In Part 2, we take a look at starting salary information as reported by NALP, the National Association for Law Placement - salary information that paints a very different picture from that shown in law school sales material.
Here's the chart of 2008 starting salaries based on self-reported data to NALP (the National Association of Law Placement).
. We also note that 42% of the starting salaries are between $40K and $65K, while only 23% of the starting salaries were at $160K. NALP's chart is based on a total of 22,305 reported salaries across many law schools.
For a student who went to law school expecting an average starting salary of $135K, the NALP chart is a nasty surprise. Instead of $135K, the chart shows that the median starting salary is only $72K
Consequently, the student realizes that the "average starting salary number" that they had in mind from reading the law school's sales materials was way off. Further, NALP actually recognizes that the recitation of median starting salaries by law schools may give students the wrong impression! In this regard NALP includes the following statement with their chart:
"The new reality is that very few law school graduates actually make either the median or mean starting salaries, and so it is neither helpful nor accurate to describe starting lawyer salaries using those modalities."So why do law schools still use it? Because they need to sell - not because they are accurate or realistic.
One thought that might occur to a student is that the spike over at the right may represent the graduates from top law schools and that the rest of the curve may represent everyone else. Although that might have some initial attraction, I note that even very low-ranked law schools still often report "private, large-firm" salary numbers that are similar to those reported by the top law schools. Further, according to Harvard's own website, even a Harvard Law School grad may earn as little at $30K/year.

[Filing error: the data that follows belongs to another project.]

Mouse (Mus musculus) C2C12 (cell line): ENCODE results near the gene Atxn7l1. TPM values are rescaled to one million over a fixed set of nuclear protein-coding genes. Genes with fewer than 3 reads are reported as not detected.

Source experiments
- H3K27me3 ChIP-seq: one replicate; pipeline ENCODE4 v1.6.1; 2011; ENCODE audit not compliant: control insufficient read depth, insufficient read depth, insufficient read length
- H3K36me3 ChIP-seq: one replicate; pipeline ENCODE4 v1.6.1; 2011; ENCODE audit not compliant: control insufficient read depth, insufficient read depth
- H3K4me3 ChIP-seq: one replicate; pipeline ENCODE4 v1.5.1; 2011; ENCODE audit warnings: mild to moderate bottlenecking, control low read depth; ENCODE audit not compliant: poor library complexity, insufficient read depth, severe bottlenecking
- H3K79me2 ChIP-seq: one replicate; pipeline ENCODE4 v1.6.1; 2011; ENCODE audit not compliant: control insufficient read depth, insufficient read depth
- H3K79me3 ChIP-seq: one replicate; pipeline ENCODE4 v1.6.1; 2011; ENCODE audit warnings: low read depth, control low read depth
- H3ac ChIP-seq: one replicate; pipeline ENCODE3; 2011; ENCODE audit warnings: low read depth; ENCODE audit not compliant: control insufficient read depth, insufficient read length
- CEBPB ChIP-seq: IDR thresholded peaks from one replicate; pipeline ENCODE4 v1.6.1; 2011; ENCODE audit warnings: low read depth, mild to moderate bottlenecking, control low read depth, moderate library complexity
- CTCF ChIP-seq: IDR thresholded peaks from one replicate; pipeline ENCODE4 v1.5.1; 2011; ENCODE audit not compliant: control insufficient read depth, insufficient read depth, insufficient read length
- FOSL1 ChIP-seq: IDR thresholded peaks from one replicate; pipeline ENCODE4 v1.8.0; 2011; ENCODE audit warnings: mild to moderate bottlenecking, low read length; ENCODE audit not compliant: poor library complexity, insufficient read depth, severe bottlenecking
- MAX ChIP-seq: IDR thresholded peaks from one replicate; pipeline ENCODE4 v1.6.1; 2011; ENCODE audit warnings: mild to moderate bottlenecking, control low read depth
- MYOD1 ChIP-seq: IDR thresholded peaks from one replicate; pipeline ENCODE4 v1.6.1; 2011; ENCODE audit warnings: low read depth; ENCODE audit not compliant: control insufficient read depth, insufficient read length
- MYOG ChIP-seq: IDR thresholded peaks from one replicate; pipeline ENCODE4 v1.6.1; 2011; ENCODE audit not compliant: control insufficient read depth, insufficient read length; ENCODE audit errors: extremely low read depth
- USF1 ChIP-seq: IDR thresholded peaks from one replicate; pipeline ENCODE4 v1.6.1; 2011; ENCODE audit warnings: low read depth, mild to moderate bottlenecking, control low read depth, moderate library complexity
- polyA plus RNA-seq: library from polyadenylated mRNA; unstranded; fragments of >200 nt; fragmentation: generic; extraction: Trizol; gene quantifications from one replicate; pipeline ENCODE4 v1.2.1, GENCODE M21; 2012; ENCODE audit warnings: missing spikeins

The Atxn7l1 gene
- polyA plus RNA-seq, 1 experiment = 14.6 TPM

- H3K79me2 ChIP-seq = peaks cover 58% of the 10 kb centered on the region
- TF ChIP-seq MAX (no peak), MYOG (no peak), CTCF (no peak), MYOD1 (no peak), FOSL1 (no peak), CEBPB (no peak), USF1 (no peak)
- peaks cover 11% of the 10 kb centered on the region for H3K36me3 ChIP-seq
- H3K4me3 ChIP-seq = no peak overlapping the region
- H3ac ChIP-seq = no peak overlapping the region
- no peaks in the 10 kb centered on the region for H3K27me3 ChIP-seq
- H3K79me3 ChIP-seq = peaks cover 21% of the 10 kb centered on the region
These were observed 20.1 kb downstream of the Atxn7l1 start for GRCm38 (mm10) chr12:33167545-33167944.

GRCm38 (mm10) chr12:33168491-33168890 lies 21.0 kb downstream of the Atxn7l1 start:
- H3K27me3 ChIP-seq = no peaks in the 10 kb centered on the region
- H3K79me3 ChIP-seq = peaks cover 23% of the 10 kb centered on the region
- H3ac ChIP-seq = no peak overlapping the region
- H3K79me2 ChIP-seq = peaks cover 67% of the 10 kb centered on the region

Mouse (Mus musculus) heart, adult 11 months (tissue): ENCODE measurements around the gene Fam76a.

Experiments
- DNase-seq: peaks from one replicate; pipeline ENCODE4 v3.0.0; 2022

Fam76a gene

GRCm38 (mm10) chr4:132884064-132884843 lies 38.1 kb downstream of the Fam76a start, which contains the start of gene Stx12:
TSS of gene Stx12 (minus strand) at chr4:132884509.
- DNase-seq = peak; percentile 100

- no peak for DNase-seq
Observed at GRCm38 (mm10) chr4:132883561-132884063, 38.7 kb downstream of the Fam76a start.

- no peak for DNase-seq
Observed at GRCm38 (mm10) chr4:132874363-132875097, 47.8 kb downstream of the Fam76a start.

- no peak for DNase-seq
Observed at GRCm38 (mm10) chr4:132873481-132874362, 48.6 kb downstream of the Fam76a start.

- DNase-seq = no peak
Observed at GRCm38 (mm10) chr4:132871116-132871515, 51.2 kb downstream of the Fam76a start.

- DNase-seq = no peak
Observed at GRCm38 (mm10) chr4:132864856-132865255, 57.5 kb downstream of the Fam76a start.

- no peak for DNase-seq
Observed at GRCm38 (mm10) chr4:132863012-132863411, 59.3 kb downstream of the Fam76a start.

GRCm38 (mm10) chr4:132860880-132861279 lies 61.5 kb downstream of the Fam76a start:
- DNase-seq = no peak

I would propose that the curve above is substantially repeated at just about every law school. Sure, the top law schools may have a greater percentage in the high-salary spike, and lower ranked law schools may have less. For example, if on average 23% of law students are in the high salary spike, then at a top law school the percentage might be as high as 50%, while at a bottom tier law school, the percentage might be 10% or less.
This makes more sense when you consider that a hiring decision may be based on both the specific law school rank and the GPA that the student earned while in law school. For example, the number one student at UCLA would probably be a more attractive hire than the bottom of the class at Harvard. To be less hyperbolic, a UCLA grad with a 3.9 would probably be more attractive to most firms than a Harvard grad with a 3.0.
Thus, our hypothetical average law student with average grades at an average law school resigns themselves to making $72K rather than the $135K that they may feel they were told to expect.
However, the student's expectations of $72K/year may still be too high! - as we will explore in Part 3.
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